Which global risks are increasing in 2020?

Which global risks are increasing in 2020

By Steve Banker, Vice President: SCM, ARC Advisory Group

One of the good things that comes out of the World Economic Forum’s (WEF) annual meeting in Davos, Switzerland, is the Global Risks Report. Produced by the WEF, the report serves as a centrepiece for the themes addressed at the Davos event.

The report includes a survey of more than 1 000 members of various stakeholder communities. The reported results are worth the attention of executives that participate in risk management programmes at their respective organisations.

Top risks by likelihood
The top 10 global risks in terms of likelihood are:
1. Extreme weather
2. Failure of governments to take action on climate change
3. Natural disasters
4. Biodiversity failure
5. Human-made environmental disasters
6. Data fraud/theft
7. Cyberattacks
8. Water crises
9. Global governance failure (with the rise of economic nationalism the ability of governments to work together to solve problems is decreasing)
10. Asset bubble (which can lead to a severe global recession)

Top risks by impact

The top 10 global risks.jpgMore important than the likelihood of events occurring is their impact if they do occur. The top 10 global risks in terms of impact are:

1. Climate action failure
2. Weapons of mass destruction
3. Biodiversity loss
4. Extreme weather
5. Water crises
6. Information infrastructure breakdown
7. Natural disasters
8. Cyberattacks
9. Human-made environmental disasters
10. Infectious diseases

The above is a sobering list. What companies can do about these risks depend on the type of risk. Risk mitigation can include changing where factories and other facilities are located, which ports goods and raw materials flow through, where companies choose to invest in growth, hardening information technology systems, etc.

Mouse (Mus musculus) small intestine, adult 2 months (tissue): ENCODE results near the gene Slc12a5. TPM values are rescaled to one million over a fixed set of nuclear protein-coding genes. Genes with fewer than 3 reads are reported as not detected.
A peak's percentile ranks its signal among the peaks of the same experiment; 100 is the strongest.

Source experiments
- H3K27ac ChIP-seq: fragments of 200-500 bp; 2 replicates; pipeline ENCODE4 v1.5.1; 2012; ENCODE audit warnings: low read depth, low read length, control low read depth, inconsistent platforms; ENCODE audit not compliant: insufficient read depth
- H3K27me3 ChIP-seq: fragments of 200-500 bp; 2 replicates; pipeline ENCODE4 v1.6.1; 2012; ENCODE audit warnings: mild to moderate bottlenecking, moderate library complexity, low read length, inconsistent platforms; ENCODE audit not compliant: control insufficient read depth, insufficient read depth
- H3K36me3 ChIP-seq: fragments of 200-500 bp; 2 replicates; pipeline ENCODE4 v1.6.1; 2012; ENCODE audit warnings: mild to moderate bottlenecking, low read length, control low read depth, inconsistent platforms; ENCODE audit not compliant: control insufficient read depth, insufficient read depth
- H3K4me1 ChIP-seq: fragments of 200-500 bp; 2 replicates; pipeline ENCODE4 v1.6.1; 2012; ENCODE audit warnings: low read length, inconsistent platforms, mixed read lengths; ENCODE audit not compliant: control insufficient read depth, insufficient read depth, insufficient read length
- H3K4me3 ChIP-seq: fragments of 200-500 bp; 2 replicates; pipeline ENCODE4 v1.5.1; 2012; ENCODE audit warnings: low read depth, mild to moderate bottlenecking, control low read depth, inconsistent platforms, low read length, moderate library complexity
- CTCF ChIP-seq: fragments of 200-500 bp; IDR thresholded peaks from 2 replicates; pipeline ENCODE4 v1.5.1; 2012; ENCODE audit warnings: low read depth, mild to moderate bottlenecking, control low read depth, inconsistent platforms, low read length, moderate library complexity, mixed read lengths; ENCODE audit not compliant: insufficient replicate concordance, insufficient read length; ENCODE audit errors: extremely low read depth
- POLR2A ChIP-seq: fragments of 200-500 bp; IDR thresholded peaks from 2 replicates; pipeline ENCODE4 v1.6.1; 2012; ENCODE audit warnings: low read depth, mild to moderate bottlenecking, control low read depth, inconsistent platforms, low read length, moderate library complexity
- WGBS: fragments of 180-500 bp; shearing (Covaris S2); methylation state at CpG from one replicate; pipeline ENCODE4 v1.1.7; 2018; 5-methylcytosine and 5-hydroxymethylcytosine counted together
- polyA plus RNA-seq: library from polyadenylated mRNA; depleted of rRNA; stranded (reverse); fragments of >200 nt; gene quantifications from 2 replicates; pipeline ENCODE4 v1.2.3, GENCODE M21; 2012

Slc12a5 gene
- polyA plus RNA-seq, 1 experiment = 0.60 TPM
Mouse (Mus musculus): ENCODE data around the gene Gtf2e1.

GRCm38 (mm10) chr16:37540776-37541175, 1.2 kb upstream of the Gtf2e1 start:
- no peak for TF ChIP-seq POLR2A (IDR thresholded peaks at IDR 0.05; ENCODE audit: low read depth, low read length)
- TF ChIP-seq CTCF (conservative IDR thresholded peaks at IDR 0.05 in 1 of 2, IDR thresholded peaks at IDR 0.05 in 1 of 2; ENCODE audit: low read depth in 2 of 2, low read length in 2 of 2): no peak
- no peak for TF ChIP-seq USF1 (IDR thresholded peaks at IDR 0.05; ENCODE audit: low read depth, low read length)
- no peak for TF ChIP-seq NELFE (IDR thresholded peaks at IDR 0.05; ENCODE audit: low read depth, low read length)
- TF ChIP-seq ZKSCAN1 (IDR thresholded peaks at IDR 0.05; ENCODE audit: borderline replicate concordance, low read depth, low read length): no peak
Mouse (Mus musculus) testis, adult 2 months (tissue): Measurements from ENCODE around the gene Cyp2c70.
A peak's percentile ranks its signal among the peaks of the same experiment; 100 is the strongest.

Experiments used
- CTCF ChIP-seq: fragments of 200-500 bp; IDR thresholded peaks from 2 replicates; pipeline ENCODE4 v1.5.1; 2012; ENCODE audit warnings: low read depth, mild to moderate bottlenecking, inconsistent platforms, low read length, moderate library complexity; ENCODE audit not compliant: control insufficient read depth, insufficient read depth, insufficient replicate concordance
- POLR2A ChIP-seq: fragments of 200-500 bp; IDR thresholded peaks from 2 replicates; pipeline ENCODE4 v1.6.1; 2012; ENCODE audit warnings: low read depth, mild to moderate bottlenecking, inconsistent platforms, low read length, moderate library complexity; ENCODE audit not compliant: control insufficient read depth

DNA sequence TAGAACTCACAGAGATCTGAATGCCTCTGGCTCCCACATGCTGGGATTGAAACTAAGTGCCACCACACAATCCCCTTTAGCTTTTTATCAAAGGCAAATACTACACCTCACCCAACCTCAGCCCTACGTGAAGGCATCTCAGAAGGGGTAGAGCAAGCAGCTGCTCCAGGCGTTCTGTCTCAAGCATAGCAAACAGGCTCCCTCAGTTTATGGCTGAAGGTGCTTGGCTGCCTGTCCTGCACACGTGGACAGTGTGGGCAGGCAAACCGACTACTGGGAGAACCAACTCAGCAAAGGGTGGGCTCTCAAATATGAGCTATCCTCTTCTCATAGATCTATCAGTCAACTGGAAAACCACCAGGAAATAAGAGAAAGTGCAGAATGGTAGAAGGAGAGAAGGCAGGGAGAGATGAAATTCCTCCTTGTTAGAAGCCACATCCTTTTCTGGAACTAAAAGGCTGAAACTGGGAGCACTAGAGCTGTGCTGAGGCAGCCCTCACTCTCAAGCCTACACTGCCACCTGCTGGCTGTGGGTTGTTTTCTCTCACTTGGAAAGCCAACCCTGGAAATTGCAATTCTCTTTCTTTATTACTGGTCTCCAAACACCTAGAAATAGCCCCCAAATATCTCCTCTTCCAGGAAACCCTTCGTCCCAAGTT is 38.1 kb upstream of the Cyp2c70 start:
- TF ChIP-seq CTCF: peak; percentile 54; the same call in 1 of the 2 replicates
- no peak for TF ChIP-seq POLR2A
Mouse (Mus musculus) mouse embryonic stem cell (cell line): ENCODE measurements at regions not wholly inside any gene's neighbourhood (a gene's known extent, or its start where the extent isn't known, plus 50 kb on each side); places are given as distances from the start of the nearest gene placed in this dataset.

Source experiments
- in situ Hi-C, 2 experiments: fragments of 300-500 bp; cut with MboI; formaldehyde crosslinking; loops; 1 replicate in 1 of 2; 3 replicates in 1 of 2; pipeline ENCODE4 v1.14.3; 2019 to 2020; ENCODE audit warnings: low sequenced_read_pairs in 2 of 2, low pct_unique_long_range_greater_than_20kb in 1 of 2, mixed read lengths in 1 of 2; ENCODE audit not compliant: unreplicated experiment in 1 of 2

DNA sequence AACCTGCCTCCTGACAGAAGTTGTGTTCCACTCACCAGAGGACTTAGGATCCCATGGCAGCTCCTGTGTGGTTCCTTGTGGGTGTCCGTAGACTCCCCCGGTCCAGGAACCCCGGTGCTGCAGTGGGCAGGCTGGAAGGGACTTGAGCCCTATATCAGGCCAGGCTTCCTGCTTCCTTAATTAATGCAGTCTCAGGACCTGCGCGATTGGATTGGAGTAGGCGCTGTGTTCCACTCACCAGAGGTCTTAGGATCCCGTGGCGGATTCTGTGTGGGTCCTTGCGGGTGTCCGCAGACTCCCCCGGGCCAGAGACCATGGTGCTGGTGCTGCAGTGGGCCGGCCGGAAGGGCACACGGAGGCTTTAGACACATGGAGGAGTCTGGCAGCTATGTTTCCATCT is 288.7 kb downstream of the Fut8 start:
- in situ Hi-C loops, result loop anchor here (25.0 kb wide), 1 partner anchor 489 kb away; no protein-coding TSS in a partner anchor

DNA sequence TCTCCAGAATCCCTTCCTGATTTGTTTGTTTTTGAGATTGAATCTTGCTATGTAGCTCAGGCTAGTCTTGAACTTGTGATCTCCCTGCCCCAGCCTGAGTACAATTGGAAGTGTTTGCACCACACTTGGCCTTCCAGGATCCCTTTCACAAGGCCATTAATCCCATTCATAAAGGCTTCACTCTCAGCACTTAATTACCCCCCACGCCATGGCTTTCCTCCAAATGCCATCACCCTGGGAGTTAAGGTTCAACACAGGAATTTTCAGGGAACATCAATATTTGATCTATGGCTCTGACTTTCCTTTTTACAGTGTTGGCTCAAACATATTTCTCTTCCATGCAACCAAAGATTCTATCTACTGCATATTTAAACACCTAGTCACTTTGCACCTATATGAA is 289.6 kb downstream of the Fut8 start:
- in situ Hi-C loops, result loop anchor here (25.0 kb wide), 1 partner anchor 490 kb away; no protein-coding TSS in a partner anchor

Companies also need to know more than just which risks have increased, they also need to know where risk is likely to occur.

Risks can, furthermore, be interconnected; mitigating against one type of risk can also mitigate against other similar risks. But sometimes choosing to mitigate against one risk can increase a different type of risk. In short, risk trade-offs need to be considered. Also, not all risks can or should be mitigated against.

Some of the solutions to risks need to come from governments, either individually or working together. In this case, risk mitigation involves lobbying. Lobbying by businesses is often seen as unfair favour-seeking. Lobbying for solutions to problems can only be seen as ethical.

As companies go through their annual strategic planning process, and update their risk management strategies, the Global Risks Report can be a good brainstorming tool.

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